from The American Heritage® Dictionary of the English Language, 4th Edition
- adj. Progressing from small or subordinate units to a larger or more important unit, as in an organization.
from Wiktionary, Creative Commons Attribution/Share-Alike License
- adj. of, or relating to a hierarchical system that progresses from multiple, small subunits to a single, large basic unit
from the GNU version of the Collaborative International Dictionary of English
- adj. planning or building the smallest parts first. Opposite of
from WordNet 3.0 Copyright 2006 by Princeton University. All rights reserved.
- adj. of an approach to a problem that begins with details and works up to the highest conceptual level
Sorry, no etymologies found.
The first which we call our bottom-up strategy is to hit every one of those 700 generations plants with a local WESCO sales person, local WESCO inventory, local WESCO service.
Its decision-making approach was defined as a "bottom-up, consensus-driven, democratic manner," which seems to include so many advisory groups—including governments, registries, other nonprofits, companies and network security specialists—that no single interest group dominates.
These are supposed to be assessed in terms of their costs and benefits combined in business to indicate return on investment so that the general managers can assess each, compare and rank them, and accept only as many as the capital funding available for a given period will allow.11 Because of the impetus of the flow from unit managers to general managers, capital budgeting is sometimes referred to as bottom-up strategic planning.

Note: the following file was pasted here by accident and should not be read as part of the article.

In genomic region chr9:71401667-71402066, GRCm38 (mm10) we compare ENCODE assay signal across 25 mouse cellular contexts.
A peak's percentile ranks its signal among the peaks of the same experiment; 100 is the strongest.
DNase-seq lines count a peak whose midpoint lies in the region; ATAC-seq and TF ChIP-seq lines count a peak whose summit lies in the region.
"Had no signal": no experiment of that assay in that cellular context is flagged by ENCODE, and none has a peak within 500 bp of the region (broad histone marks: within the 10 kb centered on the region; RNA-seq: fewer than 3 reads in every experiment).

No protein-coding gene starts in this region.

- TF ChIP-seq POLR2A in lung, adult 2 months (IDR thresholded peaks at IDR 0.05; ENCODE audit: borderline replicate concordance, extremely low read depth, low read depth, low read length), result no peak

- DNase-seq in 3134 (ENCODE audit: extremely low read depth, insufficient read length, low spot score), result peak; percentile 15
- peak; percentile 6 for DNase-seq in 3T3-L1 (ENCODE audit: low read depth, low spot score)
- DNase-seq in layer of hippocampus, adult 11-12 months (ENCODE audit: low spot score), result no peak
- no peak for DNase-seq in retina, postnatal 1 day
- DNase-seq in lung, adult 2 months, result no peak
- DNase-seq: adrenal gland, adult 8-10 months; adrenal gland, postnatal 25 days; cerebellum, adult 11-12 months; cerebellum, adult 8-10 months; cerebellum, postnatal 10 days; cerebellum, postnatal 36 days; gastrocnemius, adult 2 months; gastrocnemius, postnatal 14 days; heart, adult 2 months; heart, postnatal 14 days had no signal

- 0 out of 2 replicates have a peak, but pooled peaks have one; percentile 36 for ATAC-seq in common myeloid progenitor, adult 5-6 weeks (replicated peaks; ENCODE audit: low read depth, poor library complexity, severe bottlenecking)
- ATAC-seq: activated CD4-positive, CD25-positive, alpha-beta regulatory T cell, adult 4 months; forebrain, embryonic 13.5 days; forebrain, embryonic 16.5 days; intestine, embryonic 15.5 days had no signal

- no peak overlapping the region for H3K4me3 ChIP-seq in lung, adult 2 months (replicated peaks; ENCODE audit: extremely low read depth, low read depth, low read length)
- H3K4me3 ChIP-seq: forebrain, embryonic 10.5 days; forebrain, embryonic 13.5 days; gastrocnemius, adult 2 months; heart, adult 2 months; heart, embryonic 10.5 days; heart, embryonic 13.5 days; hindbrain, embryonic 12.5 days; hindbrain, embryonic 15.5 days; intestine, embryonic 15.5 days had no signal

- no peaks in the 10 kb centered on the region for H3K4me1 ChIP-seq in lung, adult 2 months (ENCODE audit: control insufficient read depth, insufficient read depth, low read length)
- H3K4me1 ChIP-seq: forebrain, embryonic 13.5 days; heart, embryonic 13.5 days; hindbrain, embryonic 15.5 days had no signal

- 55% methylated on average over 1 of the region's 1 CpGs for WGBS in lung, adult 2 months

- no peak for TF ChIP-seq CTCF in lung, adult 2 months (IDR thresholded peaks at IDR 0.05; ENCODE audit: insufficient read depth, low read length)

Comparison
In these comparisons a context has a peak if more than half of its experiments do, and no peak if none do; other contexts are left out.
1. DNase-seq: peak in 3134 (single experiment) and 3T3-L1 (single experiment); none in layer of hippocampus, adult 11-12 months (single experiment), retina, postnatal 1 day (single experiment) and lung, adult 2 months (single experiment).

There are probably two basic reasons why none of our cases of major change can be characterized as bottom-up.
Friedrich Hayek was, of course, the Nobel economist who pioneered work in what Ridley, in his acceptance lecture, called "bottom-up" economic and social development.
In the telling of the history of the West, “bottom-up” scholars replaced the silly romanticism of older historians with a far more intelligent and hardheaded narrative of American expansion.
Smart companies use both approaches and are adept at helping bottom-up innovation projects get the sponsorship they need to survive.
We wanted to find cases where dramatic changes had emerged through bottom-up initiatives.
There is a lot of enthusiasm among those writing about innovation, and among those working in R&D settings, for bottom-up activism or "intrapreneurship."
At bottom, Obama's smart-ass team decided to take on a highly emotional issue without putting serious effort into a communication strategy, bottom-up.
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